There seems to be a built-in audience for animation beyond kids, of people nostalgic for Saturday morning cartoons or drawn to the technical marvel of a whole, populated world conjured out of thin air. And beyond fans of Neil Gaiman's Coraline, that's the audience writer-director Henry Selick will have to rely on for his film adaptation of the award-winning novella.

There seems to be a built-in audience for animation beyond kids, of people nostalgic for Saturday morning cartoons or drawn to the technical marvel of a whole, populated world conjured out of thin air. And beyond fans of Neil Gaiman's Coraline, that's the audience writer-director Henry Selick will have to rely on for his film adaptation of the award-winning novella.

Selick (The Nightmare Before Christmas) melds the traditional puppet animation of his previous works with CGI and 3D (not in all theaters, but worth looking for), and he makes it an extraordinary union. At times it looks like the lenticular cover from a vintage Golden Book come to life.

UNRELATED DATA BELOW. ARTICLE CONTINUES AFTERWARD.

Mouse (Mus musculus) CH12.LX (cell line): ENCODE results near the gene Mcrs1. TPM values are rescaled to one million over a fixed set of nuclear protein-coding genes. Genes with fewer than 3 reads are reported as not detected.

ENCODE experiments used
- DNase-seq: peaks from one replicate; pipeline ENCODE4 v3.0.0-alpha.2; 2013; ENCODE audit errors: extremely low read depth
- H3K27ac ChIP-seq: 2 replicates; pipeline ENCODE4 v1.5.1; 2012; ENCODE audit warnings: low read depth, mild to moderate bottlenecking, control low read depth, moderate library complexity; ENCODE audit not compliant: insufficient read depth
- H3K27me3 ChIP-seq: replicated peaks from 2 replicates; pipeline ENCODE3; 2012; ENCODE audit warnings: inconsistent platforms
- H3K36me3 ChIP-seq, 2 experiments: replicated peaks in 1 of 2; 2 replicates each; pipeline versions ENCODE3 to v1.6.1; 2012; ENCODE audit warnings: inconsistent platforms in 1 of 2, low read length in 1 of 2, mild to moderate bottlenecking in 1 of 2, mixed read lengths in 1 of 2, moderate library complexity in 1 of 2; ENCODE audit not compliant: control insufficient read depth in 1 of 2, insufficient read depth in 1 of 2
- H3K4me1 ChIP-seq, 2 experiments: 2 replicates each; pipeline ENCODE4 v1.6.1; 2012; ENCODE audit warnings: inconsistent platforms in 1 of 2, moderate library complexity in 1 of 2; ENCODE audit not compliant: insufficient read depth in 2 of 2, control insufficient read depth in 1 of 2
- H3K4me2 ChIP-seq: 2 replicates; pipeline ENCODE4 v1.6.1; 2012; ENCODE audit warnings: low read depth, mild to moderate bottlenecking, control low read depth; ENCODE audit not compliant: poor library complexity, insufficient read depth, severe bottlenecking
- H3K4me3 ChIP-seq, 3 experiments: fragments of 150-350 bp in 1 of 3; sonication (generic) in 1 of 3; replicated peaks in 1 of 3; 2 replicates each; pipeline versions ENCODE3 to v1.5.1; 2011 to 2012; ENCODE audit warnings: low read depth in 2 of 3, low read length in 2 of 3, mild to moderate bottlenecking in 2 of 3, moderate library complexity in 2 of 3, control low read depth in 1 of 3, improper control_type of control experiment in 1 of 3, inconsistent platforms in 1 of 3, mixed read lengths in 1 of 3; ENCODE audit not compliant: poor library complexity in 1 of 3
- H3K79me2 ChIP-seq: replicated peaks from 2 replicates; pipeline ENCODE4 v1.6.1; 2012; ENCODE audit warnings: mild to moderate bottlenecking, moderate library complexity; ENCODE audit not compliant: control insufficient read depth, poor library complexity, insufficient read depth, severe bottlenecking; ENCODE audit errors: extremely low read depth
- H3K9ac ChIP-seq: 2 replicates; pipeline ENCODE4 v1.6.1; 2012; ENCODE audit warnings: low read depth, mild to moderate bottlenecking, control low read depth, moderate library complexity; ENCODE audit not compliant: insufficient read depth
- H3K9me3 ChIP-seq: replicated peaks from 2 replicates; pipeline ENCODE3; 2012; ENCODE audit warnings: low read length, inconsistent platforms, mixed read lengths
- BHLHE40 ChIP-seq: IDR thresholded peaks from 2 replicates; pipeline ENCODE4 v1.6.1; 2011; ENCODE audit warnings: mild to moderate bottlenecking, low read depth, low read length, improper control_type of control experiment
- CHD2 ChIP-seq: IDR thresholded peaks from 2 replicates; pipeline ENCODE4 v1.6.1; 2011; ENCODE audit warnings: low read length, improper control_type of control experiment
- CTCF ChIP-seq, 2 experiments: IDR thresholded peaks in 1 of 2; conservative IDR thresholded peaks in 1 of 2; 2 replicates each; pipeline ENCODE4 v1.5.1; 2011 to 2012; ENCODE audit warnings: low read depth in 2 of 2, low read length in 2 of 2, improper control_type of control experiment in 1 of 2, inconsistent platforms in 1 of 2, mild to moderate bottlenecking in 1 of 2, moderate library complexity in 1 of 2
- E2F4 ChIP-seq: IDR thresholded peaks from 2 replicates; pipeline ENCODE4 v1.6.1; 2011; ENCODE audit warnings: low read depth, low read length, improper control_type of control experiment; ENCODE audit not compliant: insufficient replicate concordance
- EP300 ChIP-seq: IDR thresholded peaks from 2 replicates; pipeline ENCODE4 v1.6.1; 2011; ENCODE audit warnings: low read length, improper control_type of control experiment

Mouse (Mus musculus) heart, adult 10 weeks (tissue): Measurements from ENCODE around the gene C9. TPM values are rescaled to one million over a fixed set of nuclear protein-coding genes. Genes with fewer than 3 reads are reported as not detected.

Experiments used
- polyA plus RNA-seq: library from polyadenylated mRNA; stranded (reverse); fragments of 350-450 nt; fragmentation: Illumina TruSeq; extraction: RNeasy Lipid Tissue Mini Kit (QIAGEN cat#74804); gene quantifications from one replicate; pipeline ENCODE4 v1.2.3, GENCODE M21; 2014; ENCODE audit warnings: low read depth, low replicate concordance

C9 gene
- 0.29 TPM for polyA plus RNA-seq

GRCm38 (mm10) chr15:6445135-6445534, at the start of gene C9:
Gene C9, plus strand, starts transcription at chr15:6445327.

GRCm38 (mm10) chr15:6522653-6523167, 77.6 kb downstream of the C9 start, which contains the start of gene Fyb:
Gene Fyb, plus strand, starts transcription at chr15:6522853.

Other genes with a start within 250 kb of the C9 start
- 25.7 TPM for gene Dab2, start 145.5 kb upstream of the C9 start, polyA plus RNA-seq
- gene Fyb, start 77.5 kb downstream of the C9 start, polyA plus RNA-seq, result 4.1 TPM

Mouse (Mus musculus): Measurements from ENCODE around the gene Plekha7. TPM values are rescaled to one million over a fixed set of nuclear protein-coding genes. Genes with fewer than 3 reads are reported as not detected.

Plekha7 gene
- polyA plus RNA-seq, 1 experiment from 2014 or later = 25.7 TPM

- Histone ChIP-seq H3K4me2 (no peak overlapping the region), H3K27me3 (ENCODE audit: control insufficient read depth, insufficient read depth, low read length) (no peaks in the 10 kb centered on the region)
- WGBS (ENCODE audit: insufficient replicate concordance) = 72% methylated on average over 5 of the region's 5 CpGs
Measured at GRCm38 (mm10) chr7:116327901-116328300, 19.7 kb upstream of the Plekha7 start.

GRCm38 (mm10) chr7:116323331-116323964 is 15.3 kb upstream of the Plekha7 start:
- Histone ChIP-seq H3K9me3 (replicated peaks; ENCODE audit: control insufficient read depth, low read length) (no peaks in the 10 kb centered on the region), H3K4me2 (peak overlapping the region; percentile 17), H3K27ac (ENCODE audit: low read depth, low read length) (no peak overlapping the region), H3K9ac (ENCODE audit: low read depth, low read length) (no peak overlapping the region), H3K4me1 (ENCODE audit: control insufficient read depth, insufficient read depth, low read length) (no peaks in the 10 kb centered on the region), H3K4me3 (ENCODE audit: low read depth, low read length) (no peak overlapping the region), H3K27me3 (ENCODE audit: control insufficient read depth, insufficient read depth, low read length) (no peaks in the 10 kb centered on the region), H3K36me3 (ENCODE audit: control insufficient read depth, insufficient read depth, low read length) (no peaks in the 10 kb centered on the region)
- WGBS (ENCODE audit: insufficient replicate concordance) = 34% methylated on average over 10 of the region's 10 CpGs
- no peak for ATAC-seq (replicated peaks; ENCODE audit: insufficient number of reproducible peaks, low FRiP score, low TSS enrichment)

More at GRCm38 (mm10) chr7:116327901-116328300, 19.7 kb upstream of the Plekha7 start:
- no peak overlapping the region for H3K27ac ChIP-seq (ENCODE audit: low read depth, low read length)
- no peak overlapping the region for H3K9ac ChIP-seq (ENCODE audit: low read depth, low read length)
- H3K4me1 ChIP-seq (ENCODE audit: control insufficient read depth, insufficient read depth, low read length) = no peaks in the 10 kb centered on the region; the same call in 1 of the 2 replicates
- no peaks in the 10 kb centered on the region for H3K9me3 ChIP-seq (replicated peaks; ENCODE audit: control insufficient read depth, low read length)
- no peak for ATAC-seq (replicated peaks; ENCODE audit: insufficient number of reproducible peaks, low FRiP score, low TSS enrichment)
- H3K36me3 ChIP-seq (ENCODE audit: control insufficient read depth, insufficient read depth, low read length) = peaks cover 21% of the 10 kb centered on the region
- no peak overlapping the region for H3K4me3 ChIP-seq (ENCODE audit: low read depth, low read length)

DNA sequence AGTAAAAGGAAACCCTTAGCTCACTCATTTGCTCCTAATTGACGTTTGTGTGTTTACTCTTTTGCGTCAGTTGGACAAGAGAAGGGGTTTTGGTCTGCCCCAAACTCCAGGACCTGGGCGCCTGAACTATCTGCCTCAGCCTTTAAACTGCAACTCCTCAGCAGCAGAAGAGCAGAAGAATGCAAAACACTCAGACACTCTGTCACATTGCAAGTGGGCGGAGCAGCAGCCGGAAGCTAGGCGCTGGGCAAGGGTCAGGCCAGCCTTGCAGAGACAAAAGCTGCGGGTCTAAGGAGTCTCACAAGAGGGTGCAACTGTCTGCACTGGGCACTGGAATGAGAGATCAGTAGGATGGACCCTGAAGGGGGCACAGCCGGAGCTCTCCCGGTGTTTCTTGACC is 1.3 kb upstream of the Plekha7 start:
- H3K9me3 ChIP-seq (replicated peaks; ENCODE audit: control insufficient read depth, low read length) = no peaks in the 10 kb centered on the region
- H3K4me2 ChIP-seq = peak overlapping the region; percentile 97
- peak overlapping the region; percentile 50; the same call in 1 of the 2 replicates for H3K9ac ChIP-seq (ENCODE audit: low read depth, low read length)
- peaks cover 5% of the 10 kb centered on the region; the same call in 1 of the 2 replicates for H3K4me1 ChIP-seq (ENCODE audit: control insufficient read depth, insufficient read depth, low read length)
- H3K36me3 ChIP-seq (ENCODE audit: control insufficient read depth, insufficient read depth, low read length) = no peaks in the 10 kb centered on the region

Yet this lovely style subsumes the dramatic weight of Gaiman's tale about bored little Coraline (voiced by Dakota Fanning), who finds a secret door in her family's new apartment and follows a womb-like passageway to an "other" world, where replicas of her parents with black button eyes dote on her instead of waving her off as they type away on their computers.

As Coraline discovers that her other family is, indeed, too good to be true and her real parents are in danger, Selick doesn't create momentum, just some new, really beautiful effects - also some imagery that could scare the bejeezus out of small kids. What's noticeably absent is the kind of wonder that penetrates past the eyes.